Morales used the attention diverted to him this week to denounce the United States.
“What was the goal of the North American empire?” Morales said of the United States. “To eliminate, to proscribe the MAS. They couldn’t do it and when the MAS participated [in the election], they said: MAS cannot return to the government nor can Evo return to Bolivia. Yesterday, MAS returned to the government, and now Evo is in Bolivia! They failed.”
The U.S. State Department congratulated Arce, who was inaugurated on Sunday, and the MAS party on their victory and acknowledged the legitimacy of the Bolivian election, contrary to Morales’ claims. America sent a delegation to attend his inauguration.
In statements in Uyuni on Tuesday, Morales attacked the United States, Japan, and South Korea, dismissing any attempts at diplomacy by the latter as craven attempts to “guarantee prime materials.” Similar throngs greeted Morales in Uyuni there, where he announced he wanted to build battery factories in recognition of its rich lithium deposits. Lithium is a mineral commonly used to make batteries.
Intensa fue la alegría en #Uyuni, tierra del litio, donde los pobladores salieron a darnos la bienvenida y muestras de aprecio, pero sobre todo, las fuerzas para mantener siempre viva la esperanza en un mañana. ¡Gracias, uyunenses y uyenensas! pic.twitter.com/HUL2xeXPjk
— Evo Morales Ayma (@evoespueblo) November 10, 2020
The warm welcome from grassroots socialists contrasted significantly from what the MAS leadership had hinted at in October, shortly after the election that won them the presidency.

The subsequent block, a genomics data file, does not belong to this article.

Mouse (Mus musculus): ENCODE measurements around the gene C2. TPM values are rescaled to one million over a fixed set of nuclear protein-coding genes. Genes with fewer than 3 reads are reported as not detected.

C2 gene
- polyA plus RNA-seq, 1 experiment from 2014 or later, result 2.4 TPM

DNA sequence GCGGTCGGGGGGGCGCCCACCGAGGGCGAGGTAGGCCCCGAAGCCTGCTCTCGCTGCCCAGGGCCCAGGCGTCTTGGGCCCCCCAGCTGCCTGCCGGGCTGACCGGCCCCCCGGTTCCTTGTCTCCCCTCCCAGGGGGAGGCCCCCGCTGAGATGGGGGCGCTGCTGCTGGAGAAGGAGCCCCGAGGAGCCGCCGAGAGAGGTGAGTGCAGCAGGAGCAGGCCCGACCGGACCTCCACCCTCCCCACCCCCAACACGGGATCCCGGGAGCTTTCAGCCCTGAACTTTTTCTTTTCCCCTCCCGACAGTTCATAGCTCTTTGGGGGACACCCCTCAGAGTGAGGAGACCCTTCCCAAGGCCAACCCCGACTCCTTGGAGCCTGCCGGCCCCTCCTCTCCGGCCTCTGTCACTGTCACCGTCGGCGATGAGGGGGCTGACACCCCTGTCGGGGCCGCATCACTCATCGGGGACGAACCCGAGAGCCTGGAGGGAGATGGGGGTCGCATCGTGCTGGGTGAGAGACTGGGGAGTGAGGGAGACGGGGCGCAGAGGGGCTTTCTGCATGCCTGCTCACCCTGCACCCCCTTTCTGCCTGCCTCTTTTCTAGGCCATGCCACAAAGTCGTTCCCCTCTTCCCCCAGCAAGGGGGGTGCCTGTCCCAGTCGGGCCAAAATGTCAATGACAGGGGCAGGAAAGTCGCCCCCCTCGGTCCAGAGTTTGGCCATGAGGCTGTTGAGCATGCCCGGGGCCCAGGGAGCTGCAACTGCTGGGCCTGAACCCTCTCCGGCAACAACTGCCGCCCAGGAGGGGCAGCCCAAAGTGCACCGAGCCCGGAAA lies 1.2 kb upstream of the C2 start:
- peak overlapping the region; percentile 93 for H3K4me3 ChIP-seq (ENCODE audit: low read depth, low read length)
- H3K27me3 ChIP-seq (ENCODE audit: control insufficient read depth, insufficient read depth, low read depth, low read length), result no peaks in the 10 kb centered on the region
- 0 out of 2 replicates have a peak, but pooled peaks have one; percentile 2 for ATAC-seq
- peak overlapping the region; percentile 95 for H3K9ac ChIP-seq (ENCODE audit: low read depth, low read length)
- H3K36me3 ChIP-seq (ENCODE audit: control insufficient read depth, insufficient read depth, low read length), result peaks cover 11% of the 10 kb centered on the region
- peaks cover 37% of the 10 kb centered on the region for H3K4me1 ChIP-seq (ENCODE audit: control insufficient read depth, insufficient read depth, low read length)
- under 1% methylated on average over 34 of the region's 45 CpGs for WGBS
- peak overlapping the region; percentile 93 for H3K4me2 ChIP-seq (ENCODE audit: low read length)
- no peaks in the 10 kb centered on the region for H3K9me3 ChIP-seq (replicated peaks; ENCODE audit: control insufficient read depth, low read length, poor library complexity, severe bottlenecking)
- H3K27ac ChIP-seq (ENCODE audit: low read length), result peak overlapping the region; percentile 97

“At this moment, he cannot return, he has no fundamental guarantees [of rights]; he has no due process; it is not convenient for him to come,” Sebastián Michel, a spokesman for the MAS party, said at the time.
Arce himself, currently the head of state, refused to answer when BBC asked when he believed Morales would come home, nor did he offer any sentiment that he personally would like to see Morales back on Bolivian soil.
In Cochabamba, residents have already begun protesting his return, expected sometime Tuesday or early Wednesday. Residents told local media they were especially concerned about Morales’ alleged sexual proclivities, in particular accusations that he frequently engaged in sexual relations with minors. According to Áñez, senior MAS members were aware of his sexual preference for girls and acted to prevent his prosecution.
“We cannot let that accused man enter,” a mother protesting Morales on Tuesday shouted, according to El Deber.
“It is an affront to Bolivian justice, an affront to Bolivian women, to our girls,” another protester said in Cochabamba, where the protest appeared to be led by women.
El Deber published photos of signs in the city of Oruro that someone had plastered throughout the streets. “Protect your girls, pedophile Evo has arrived,” one of the signs read. “Evo, atheist, Oruro hates you!” read another.
Members of the opposition parties told another Bolivian newspaper, Página Siete, that Morales’ victory tour disgusted them.
“Evo Morales is not the face of reconciliation in Bolivia, he is the face of authoritarianism, the face of the abuse of power and of extravagance,” Senator Andrea Barrientos said.